In the back office of the Concordia Club, Ron Javorsky held up a photograph of the main ballroom from Dec. 25, 1913, during the “formal opening banquet” of the Oakland club.
“Look how crowded it is. On Christmas Day,” said Javorsky, the assistant manager and controller of the club for nearly 30 years.
This past Friday, the ballroom was still crowded, only now with things, not people: cappuccino cups and picture frames, pitchers and tiki torches, fondue forks and china.
After 135 years in existence and 96 years in Oakland, the Concordia Club sold its O’Hara Street location to the University of Pittsburgh this past summer. On Nov. 8, members gathered for “One Last Taste of Concordia.” And this past weekend, the furnishings of the social mainstay of Jewish Pittsburgh went up for sale at a public auction.
The auction mainly caught the interest of restaurateurs looking for deals on appliances and tableware.
Memorabilia with historic value, like the heavy book of board minutes stretching back to the latter decades of the 19th century, will likely be donated to historic archives, like the Rauh Jewish Archives at the Heinz History Center, while the plaques in the entryway commemorating veterans will most likely end up at Soldiers and Sailors Memorial, according to Foster Goldman, a board member of the Concordia Club.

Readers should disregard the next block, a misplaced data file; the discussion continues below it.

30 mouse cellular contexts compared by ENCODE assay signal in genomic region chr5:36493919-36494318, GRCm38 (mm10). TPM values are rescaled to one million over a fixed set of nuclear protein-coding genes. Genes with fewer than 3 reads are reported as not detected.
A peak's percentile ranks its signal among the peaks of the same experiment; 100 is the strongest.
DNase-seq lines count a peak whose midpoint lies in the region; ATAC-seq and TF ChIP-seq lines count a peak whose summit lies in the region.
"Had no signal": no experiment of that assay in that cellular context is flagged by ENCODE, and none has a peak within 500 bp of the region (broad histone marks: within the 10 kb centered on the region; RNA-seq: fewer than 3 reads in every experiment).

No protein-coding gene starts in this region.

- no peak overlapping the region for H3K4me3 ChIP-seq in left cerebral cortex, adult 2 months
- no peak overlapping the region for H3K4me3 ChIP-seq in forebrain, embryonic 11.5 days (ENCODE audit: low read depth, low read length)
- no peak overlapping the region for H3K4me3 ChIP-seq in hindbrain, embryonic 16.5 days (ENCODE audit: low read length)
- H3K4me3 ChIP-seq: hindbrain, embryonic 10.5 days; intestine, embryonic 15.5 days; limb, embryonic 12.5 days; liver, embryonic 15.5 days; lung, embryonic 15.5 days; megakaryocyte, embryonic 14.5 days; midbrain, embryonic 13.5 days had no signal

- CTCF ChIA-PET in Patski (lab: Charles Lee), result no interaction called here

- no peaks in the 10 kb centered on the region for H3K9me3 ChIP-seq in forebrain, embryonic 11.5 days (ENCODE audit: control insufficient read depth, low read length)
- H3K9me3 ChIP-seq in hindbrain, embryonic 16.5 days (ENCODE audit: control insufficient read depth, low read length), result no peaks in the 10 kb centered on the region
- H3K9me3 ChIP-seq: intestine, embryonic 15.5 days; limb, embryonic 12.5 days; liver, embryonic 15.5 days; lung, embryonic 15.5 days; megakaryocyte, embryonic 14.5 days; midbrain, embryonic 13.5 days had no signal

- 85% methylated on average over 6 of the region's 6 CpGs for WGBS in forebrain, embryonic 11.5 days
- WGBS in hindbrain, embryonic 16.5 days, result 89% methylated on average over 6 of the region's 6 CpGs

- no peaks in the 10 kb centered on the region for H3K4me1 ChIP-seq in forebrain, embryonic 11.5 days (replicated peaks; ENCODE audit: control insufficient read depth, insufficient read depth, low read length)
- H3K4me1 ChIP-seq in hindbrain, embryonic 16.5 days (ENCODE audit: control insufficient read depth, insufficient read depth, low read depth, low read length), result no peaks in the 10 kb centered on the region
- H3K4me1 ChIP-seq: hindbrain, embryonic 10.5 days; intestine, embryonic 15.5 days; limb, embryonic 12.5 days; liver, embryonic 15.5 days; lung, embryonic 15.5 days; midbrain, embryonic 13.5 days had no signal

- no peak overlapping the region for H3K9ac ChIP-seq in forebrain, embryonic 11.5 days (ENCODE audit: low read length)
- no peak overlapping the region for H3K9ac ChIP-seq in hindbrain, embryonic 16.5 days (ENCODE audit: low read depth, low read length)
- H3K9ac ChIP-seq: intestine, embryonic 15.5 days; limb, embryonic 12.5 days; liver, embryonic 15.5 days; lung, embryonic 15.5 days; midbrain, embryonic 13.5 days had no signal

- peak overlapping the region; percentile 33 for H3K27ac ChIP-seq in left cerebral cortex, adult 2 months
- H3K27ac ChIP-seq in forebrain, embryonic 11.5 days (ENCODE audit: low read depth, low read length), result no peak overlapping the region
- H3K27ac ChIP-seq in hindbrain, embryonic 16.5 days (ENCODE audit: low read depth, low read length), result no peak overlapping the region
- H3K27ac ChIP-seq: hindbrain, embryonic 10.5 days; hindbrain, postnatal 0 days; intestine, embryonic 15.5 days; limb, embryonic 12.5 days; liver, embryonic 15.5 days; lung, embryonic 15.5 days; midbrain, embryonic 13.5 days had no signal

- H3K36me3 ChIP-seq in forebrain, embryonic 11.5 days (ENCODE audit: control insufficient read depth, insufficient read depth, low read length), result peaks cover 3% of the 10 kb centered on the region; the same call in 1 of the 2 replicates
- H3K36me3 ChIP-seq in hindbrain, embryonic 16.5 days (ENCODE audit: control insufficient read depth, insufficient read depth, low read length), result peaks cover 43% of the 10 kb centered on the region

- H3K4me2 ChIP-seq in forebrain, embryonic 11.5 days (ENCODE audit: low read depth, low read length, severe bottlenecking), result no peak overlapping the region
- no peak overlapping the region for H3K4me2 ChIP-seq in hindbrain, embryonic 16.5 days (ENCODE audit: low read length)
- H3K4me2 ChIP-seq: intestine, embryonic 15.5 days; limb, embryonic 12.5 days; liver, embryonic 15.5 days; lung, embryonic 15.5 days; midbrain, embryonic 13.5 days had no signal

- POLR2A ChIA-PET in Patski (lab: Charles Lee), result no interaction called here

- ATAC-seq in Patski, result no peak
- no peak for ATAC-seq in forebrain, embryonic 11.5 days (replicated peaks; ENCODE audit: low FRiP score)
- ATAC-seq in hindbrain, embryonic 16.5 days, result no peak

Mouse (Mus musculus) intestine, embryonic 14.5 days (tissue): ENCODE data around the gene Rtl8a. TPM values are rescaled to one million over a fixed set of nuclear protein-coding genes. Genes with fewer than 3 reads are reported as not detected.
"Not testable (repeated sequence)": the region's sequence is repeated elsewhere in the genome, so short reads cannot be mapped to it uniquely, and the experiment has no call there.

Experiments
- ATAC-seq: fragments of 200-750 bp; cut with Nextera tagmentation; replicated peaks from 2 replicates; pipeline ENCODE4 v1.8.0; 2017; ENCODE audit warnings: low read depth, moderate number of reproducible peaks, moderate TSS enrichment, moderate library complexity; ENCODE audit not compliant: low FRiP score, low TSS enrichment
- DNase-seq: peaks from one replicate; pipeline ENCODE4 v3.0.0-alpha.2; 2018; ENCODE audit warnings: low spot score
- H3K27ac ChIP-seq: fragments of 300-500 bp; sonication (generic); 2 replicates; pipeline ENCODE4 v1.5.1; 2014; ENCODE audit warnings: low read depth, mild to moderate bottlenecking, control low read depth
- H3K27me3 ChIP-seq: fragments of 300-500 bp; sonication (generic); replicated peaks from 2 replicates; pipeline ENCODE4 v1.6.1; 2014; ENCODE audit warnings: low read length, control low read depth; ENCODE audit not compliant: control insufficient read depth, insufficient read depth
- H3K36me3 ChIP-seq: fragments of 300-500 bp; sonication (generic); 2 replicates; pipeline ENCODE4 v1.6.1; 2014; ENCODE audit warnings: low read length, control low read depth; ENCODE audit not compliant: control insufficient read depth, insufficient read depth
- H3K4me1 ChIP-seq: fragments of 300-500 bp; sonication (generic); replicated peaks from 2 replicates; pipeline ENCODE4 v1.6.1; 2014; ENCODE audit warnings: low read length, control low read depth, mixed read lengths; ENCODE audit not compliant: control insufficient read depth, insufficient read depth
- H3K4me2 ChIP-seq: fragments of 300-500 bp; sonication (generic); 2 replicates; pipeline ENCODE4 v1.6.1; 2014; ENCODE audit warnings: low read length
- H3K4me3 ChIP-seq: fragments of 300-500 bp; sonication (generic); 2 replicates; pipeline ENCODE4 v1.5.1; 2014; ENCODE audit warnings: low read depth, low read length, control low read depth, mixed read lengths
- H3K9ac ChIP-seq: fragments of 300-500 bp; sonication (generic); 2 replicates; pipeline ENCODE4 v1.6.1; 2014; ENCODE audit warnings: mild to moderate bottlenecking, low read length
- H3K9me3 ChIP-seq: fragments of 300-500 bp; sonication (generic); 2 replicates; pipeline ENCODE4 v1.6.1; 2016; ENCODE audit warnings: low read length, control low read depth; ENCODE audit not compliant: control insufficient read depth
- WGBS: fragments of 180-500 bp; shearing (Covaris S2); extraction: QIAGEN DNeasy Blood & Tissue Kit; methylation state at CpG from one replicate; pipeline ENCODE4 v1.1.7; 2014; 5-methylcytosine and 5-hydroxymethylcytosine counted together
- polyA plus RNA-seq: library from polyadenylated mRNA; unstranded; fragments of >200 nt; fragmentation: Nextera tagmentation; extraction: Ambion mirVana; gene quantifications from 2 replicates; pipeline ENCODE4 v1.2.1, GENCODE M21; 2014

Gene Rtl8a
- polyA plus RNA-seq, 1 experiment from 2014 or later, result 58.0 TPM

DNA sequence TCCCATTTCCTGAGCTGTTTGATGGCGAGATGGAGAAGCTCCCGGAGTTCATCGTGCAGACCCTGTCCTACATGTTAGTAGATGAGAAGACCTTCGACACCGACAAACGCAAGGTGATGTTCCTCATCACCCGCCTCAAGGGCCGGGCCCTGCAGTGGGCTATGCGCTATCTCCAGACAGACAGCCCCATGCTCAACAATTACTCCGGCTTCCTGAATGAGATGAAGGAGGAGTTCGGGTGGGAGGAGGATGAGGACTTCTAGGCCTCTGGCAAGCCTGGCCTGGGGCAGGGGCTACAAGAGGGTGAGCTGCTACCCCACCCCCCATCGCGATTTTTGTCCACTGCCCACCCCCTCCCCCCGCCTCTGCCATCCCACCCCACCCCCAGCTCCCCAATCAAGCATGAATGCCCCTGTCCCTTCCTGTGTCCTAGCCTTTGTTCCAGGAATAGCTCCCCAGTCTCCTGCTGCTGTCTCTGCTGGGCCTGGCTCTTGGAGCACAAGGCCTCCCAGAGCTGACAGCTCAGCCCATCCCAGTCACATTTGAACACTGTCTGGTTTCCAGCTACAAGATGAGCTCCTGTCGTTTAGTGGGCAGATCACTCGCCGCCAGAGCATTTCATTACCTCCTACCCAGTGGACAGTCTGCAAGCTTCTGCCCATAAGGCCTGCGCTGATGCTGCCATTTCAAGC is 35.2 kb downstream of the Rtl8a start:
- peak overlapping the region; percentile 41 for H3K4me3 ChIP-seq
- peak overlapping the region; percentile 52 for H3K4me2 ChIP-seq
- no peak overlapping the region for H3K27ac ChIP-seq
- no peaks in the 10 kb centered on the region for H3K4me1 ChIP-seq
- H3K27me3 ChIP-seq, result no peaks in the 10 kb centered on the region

“Other than that, everything that isn’t nailed down is on sale,” Goldman said.
The auction included 456 lots, with thousands of items ranging from a dance floor, to an upright piano, to several industrial appliances, to hundreds of plates, cups and cutlery.
Those place settings carried sentimental value. Harry Davis and Company Auctioneers, the company responsible for the auction, made a point of advertising several sets of Homer Laughlin china, more than 300 place settings embossed with the Concordia Club logo in gold. On many of the plates, the logo is worn away, the result of years of meals.
“I think all of the equity members were entitled to one plate,” Goldman said.
The Concordia Club logo appeared on a number of items, from a set of menus, to dessert plates, to a stack of shirts worn by staff members, to a podium with a microphone.
“It is personal,” said Leonard Davis, president of Harry Davis & Company Auctioneers and an occasional attendee of events at the Concordia Club, although not a club member. “We want to give people a chance to take something back from their own club.”
Some items told stories. The crate of lobster shell crackers served as a reminder of the secular nature of the Jewish club, (as did the fact that the auction fell on Saturday). A set of Lamberton china plates bore the intriguing marking, “Made exclusively for the Waldorf-Astoria Hotel.” The old menus touted the regular lunch fare, like “Pickled Beef Tongue with Dijon Mustard Sauce” and “Turkey Devonshire with Pancetta.”
The decision to sell the building ended the Concordia Club, but the board and the members still have decisions to make before the club moves completely into history. Money from the auction may be needed to pay off pension liabilities, or could be divided among members.
Those decisions fall to a vote of the membership, Goldman said.
“If that’s what they want to do, that’s what will get done,” Goldman said.
(Eric Lidji can be reached at firstname.lastname@example.org or 412-687-1006.)